Plans for a devolved West Midlands "super authority" are untested, a watchdog has said.
The region is set to elect a mayor next year as part of plans to decentralise government functions.
But arrangements for the West Midlands Combined Authority are "more complex" than similar deals in Greater Manchester, The National Audit Office (NAO) said.
The government said there was much to do but "huge progress" had been made.
The combined authority would cover Birmingham, Coventry, Dudley, Sandwell, Solihull, Walsall and Wolverhampton.
An NAO report said the government should do more to prove new arrangements would achieve promised benefits, the Birmingham Mail said.
In a report looking at 10 devolution deals in England, the NAO said the first were based "on areas with established institutional arrangements and coterminous (covering the same area) local enterprise partnership areas".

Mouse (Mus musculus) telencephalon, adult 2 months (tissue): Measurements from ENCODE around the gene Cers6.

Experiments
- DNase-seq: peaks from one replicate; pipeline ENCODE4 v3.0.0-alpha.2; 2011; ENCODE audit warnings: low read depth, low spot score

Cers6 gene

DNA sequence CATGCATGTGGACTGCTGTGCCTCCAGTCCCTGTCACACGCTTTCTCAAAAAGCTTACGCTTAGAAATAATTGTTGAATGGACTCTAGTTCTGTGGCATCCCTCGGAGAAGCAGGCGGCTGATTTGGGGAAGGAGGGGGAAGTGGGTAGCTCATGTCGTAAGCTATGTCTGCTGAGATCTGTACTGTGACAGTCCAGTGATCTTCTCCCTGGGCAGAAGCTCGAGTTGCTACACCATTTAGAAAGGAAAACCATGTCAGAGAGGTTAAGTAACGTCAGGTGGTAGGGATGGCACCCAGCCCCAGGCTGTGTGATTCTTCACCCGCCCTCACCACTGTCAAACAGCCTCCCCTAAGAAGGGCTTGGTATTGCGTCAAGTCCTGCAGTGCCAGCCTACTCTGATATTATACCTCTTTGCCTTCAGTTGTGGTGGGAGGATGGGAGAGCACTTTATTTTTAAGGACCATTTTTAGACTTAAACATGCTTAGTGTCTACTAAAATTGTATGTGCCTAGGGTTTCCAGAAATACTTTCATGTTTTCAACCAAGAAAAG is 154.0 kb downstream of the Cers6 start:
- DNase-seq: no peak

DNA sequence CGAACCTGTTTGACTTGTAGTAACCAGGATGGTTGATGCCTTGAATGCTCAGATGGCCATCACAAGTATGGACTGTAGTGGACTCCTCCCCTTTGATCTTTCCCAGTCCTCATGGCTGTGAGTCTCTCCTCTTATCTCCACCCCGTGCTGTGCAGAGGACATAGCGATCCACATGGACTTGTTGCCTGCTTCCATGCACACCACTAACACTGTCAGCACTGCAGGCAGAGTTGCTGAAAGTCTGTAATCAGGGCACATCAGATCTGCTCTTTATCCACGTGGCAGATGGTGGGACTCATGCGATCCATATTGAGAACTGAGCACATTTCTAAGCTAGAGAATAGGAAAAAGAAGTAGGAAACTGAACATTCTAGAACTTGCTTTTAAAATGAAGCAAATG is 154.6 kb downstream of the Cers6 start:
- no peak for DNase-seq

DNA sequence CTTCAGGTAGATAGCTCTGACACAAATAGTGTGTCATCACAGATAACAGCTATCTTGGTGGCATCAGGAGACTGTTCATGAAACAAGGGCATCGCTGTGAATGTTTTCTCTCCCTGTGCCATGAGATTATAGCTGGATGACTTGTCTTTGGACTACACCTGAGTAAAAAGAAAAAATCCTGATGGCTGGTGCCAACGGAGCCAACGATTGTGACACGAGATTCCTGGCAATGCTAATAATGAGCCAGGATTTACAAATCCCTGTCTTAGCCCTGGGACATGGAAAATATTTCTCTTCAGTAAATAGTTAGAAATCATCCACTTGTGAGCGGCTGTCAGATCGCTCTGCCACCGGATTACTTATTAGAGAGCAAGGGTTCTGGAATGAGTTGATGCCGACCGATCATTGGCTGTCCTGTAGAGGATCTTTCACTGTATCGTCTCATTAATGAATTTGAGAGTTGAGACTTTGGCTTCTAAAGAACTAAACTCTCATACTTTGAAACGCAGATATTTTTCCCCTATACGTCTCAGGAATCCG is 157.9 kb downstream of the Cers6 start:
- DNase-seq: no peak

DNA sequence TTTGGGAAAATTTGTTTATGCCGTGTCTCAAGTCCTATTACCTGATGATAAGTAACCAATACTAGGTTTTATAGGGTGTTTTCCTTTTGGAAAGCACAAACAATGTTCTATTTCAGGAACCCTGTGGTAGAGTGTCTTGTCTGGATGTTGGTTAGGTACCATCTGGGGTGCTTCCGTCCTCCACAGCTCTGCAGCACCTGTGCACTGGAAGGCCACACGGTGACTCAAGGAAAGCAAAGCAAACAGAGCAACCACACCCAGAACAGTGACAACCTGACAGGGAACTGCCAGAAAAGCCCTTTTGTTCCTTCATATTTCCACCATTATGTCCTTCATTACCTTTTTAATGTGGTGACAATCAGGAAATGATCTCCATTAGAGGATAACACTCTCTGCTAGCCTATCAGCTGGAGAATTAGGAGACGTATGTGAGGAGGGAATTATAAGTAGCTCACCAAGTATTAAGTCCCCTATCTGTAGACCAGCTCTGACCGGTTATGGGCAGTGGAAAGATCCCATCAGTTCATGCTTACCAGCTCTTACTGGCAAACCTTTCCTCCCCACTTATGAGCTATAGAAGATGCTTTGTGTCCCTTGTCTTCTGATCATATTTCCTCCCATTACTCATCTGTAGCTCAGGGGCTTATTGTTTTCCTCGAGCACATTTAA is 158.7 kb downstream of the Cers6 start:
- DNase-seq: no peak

It said more recent deals "such as in the West Midlands set up more complex and untested arrangements".
The report said: "The arrangements are experimental and unlikely to work as intended in all areas and for all functions and services devolved."
It added the government could do more to provide confidence that devolution deals could support economic growth and better value for money by resolving issues it had identified "relating to accountability, administrative geography and impact measurement".
A government spokesman said: "With 10 ground-breaking deals already agreed across the country, covering 30% of the population, next year millions of voters will be able to elect powerful new mayors directly accountable to them, particularly across the Northern Powerhouse.
"We agree there is much more to do and we will continue to talk to areas so everywhere that wants to take part in the process can do so."